Verses Supposed To Be Written by Alexander Selkirk

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For other versions of this work, see The Solitude of Alexander Selkirk.
Verses Supposed To Be Written by Alexander Selkirk
by William Cowper
80563Verses Supposed To Be Written by Alexander SelkirkWilliam Cowper (1731-1800)

I am monarch of all I survey,
    My right there is none to dispute;
From the center all round to the sea
    I am lord of the fowl and the brute.

O solitude! where are the charms
    That sages have seen in thy face?
Better dwell in the midst of alarms
    Than reign in this horrible place.

I am out of humanity's reach.
    I must finish my journey alone,
Never hear the sweet music of speech;
    I start at the sound of my own.

The beasts that roam over the plain
    My form with indifference see;
They are so unacquainted with man,
    Their tameness is shocking to me.

Society friendship and love
    Divinely bestow'd upon man,
O had I the wings of a dove
    How soon I would taste you again!

My sorrows I then might assuage
    In the ways of religion and truth,
Might learn from the wisdom of age,
    And be cheered by the sallies of youth.

Religion! what treasure untold
    Resides in that heavenly world!
More precious than silver and gold,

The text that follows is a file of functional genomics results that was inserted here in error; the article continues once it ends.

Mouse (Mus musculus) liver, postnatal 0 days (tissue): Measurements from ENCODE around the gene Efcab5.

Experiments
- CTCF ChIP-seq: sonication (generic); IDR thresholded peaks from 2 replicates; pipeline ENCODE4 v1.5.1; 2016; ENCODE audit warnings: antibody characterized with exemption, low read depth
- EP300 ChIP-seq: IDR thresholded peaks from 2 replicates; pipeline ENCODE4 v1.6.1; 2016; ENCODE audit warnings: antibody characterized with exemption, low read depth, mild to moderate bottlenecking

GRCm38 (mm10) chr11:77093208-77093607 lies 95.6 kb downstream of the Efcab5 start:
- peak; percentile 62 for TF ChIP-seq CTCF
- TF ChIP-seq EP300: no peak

Or all that this earth can afford.

But the sound of the church-going bell
    These valleys and rocks never heard,
Ne'er sighed at the sound of a knell,
    Or smil'd when a sabbath appear'd.

Ye winds that have made me your sport,
    Convey to this desolate shore
Some cordial endearing report
    Of a land I shall visit no more:

My friends, do they now and then send
    A wish or a thought after me?
O tell me I yet have a friend,
    Though a friend I am never to see.

How fleet is a glance of the mind!
    Compared with the speed of its flight,
The tempest itself lags behind,
    And the swift-winged arrows of light.

When I think of my own native land
    In a moment I seem to be there;
But, alas! recollection at hand
    Soon hurries me back to despair,

But the seafowl is gone to her nest,
    The beast is laid down in his lair;
Even here is a season of rest,
    And I to my cabin repair.

There is mercy in every place,
    And mercy, encouraging thought!
Gives even affliction a grace
    And reconciles man to his lot.

This work was published before January 1, 1929, and is in the public domain worldwide because the author died at least 100 years ago.

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